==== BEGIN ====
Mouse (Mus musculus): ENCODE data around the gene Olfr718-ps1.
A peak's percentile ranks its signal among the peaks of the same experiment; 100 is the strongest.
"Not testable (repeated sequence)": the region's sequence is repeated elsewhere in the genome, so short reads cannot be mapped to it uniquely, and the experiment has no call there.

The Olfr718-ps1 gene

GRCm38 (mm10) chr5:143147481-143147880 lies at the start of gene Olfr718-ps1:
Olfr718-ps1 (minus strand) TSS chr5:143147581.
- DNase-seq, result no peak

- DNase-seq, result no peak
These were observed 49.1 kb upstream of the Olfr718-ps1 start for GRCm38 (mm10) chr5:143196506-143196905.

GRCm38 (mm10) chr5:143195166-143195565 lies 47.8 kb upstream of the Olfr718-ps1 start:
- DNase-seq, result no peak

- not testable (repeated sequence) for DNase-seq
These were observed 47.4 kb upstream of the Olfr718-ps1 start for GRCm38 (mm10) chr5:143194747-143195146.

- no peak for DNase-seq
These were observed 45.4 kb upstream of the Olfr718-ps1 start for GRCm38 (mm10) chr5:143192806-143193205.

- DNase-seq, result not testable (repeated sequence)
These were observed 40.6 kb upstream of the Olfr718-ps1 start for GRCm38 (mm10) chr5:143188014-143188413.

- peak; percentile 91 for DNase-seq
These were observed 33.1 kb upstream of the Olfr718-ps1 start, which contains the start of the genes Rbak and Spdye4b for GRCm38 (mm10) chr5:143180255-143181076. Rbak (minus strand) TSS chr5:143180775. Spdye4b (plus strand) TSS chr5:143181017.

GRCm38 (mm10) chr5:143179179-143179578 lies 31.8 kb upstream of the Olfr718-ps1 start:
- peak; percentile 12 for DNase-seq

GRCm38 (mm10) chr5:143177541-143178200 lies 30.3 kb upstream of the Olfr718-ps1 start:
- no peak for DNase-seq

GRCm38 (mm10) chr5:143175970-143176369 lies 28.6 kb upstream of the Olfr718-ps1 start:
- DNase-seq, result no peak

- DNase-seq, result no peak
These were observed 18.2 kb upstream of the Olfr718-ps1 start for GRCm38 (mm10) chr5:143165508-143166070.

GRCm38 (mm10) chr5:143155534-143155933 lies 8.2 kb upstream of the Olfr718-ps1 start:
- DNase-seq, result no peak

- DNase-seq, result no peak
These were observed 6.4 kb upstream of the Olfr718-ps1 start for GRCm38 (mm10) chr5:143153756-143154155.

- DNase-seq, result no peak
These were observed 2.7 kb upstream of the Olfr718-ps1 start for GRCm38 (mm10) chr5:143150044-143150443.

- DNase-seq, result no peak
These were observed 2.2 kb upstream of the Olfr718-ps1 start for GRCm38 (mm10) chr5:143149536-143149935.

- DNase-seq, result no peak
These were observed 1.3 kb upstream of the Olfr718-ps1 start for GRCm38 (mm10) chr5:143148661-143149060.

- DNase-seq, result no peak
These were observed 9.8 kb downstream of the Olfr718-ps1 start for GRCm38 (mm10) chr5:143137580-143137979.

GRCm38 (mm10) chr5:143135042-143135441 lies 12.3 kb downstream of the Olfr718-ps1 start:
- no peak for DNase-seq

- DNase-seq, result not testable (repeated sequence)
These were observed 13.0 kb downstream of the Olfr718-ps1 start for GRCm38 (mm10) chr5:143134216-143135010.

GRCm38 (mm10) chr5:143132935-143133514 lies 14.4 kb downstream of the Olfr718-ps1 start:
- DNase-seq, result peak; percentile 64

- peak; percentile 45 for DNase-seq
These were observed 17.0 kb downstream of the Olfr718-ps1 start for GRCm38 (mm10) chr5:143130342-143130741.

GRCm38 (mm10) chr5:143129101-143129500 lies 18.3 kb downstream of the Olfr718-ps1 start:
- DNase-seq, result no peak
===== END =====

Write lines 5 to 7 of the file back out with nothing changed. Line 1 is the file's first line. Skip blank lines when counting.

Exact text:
GRCm38 (mm10) chr5:143147481-143147880 lies at the start of gene Olfr718-ps1:
Olfr718-ps1 (minus strand) TSS chr5:143147581.
- DNase-seq, result no peak